As the days grow longer and warmer, our children begin to get more and more excited as they look forward to summer break! Who wouldn’t be excited about warm weather, fun actives, exciting trips and sleeping in? Some parents share their child’s enthusiasm but for other parents the thought of those long summer days without the distraction and schedule of school leaves them feeling a bit overwhelmed. Despite how much you might love your children and love spending time with them, parenting 24/7 is hard. It’s okay to think that, feel that and even say that out loud. Parenting is hard. See my tips below to make parenting over the summer more enjoyable and less stressful:
Maintain as much structure and routine as you can.
Kids (and adults) thrive in a structured environment. Just because it’s summer does not mean that your children get a free-for-all when it comes to rules and expectations (despite their arguments that they should). In order to enjoy the fun activities, trips, treats and adventures, it is going to be important that some form of routine and structure is in place. Your home does not have to be run like a military boot camp but some basic routines, rules, and expectations should be in place. In order to keep things simple – remember: food, sleep, shelter, and schedules.
● Strive to maintain your child’s nutrition by feeding a wide variety of wholesome, nutritious food in three meals and two snacks. A child that is hungry or had too many treats tends to be more cranky or ends up not feeling well. An occasional treat is much more of a treat when it happens once in a while.
● Your child’s sleep patterns are important to maintain over the summer months. Continue to work towards a nighttime and morning routine. These routines and times may look a little different in the summer and be a bit more relaxed but it is still valuable for your child to have a set bedtime. Nothing is more unruly (and unpleasant) than an over-tired young one.
● Make sure that each person in the home knows their responsibility for keeping up with their chores and responsibilities around the house. Each person living there should have a chore and an expectation to keep their area tidy, this way time is not spent cleaning all day but rather making memories. Also, it is unfair and unrealistic that all duties fall to one person or parent. Even the youngest children can participate in an age appropriate helping task.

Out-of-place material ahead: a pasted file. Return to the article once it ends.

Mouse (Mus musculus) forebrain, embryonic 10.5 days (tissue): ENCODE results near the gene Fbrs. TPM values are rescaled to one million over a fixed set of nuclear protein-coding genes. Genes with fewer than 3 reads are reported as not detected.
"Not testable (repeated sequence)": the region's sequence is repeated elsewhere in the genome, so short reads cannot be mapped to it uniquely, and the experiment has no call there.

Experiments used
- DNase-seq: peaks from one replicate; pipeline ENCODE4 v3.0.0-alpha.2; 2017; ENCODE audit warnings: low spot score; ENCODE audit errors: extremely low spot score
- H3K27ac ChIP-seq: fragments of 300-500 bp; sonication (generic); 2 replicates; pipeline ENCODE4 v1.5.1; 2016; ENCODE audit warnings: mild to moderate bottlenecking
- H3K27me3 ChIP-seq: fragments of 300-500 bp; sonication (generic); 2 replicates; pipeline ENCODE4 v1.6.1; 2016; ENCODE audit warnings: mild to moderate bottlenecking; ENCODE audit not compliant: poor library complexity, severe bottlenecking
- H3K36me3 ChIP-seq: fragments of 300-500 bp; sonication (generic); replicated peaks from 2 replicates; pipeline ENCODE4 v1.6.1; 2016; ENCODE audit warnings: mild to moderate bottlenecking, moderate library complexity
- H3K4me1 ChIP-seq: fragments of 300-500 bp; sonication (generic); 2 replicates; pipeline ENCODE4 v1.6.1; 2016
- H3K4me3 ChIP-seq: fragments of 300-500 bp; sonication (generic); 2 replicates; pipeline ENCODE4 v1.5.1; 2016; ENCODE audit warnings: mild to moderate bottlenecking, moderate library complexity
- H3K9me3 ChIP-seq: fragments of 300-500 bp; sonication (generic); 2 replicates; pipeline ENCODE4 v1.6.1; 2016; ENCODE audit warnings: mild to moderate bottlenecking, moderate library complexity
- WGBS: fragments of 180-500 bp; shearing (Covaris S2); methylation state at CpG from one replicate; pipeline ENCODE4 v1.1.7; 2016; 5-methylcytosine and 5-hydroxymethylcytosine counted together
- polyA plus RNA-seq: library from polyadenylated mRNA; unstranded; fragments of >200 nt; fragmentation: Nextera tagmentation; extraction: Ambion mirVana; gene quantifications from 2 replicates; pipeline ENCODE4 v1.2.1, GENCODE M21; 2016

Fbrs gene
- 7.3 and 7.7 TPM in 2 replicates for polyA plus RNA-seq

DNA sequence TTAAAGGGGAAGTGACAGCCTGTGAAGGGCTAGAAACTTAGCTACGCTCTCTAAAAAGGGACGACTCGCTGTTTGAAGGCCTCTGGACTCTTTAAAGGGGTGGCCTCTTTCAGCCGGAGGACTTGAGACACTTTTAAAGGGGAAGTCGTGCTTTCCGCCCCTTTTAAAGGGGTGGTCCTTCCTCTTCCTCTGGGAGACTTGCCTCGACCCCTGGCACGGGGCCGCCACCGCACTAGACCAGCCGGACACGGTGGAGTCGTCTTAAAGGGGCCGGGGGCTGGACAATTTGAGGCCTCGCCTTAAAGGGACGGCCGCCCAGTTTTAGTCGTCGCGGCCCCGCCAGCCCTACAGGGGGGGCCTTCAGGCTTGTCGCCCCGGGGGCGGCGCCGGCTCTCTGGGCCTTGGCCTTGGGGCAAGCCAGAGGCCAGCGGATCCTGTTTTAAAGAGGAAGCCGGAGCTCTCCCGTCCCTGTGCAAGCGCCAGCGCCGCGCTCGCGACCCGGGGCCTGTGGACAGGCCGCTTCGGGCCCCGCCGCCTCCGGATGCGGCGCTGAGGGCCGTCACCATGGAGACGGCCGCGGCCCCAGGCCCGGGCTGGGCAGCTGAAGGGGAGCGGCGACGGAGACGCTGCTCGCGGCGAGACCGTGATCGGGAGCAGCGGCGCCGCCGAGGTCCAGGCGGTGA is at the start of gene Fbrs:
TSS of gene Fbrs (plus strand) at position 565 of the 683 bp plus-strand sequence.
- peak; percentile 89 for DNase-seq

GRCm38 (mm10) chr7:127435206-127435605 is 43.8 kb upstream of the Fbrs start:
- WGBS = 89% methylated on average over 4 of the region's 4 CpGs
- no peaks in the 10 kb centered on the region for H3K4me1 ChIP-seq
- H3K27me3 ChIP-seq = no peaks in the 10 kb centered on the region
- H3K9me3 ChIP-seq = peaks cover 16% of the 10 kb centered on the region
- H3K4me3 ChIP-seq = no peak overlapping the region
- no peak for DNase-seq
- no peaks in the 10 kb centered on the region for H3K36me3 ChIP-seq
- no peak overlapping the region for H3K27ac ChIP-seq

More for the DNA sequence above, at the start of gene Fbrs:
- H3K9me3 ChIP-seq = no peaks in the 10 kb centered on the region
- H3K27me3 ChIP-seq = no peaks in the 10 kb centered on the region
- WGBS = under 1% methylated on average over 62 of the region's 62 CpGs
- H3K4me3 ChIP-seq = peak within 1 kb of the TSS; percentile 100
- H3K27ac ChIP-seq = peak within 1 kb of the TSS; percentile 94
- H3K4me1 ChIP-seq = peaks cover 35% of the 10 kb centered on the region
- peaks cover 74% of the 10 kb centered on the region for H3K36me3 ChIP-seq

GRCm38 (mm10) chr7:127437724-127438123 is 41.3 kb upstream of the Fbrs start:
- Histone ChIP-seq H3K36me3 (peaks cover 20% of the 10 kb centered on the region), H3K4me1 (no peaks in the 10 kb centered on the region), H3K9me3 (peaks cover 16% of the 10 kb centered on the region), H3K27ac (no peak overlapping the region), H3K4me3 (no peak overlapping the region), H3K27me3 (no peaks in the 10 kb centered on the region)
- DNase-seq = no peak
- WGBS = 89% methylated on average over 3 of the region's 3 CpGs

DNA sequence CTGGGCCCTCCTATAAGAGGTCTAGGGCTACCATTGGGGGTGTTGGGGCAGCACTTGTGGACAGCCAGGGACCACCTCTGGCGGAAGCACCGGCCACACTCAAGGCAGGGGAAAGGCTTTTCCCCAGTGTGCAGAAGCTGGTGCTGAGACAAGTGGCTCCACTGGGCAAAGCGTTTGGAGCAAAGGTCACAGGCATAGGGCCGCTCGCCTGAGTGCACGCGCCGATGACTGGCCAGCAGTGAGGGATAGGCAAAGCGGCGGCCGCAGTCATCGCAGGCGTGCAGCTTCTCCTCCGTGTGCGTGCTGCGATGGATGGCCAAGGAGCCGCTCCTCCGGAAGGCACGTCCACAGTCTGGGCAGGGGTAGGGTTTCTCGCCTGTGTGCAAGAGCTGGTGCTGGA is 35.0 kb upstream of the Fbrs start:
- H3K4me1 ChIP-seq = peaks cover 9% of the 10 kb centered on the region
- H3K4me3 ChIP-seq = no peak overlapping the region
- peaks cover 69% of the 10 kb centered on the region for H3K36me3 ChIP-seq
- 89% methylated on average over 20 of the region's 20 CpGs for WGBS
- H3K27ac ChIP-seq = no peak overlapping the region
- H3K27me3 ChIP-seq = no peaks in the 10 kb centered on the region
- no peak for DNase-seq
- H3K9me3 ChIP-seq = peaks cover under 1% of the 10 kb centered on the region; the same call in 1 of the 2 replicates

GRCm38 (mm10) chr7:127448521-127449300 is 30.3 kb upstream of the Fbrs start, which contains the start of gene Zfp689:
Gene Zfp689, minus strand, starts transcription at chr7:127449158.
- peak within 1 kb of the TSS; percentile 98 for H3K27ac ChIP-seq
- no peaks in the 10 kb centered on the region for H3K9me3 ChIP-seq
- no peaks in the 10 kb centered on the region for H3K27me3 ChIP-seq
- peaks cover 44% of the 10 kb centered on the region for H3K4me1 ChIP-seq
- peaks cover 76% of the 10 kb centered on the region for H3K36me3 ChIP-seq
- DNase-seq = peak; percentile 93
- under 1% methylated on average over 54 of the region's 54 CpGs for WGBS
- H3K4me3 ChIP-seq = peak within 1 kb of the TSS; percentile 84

● Schedules and routines are the lifeline of any home running smoothly. It is easy to let these go by the wayside without planned activities for the days. However, children and adults alike thrive with some form of structure to the day. This can be as simple as scheduled indoor and outdoor time. Or it can be learning time, play time, and chore time. Or you can have a structured day down to the hour, if you choose. The main thing is to find what works for your family and have some outline of how you will spend your summer days.
Let your kids be kids but also have some independence.
Children crave independence. It’s part of normal childhood development – kids want to make their won choices. It can be easy to step in and make choices for them but then they may become reliant on the parent to make the simplest of decisions. Summer break is a great time to begin allowing your child to practice more autonomy in multiple areas of their life. Some examples may be choosing: the clothes they wear, the food they eat (from a
menu), the activities they do that day or their chore of the week.
Once your child becomes a bit more mature, engage them in conversation about their choices for family vacations, dinner menus and their input into fair rules/consequences. Note, this might be a challenging area for parents who like to have more control over things. It make take a bit of getting used to but by putting some thought into it, you can likely find some areas you are comfortable allowing your child to begin to make their own choices. Sit down and make a list of ideas and take some time to think about which ones you are comfortable with.
Manage your expectations and the expectations of your children.
In the midst of having to keep up with the proverbial Jones’s summer plans do not forget the purpose of summer break. It is simply that; a break! A break from the busy school year so that children get the opportunity to be kids and have a little fun. It is a time for you to make memories as a family, weather that is around the dinner table or around the world. Remind yourself and your children that you do not have to go anywhere to have fun or make a memory. Simplify your expectations.
Plan activities that you know are within your abilities as a family and stick to
those. The memories that will stick with your children are the feelings that they experience: the excitement of exploring a new place or their own back yard, the anticipation of family vacation or a day out and knowing that they are surrounded by a loving family.
Here’s to you and your family have the best summer break ever!
What have you tried to reduce the stress of parenting over the summer?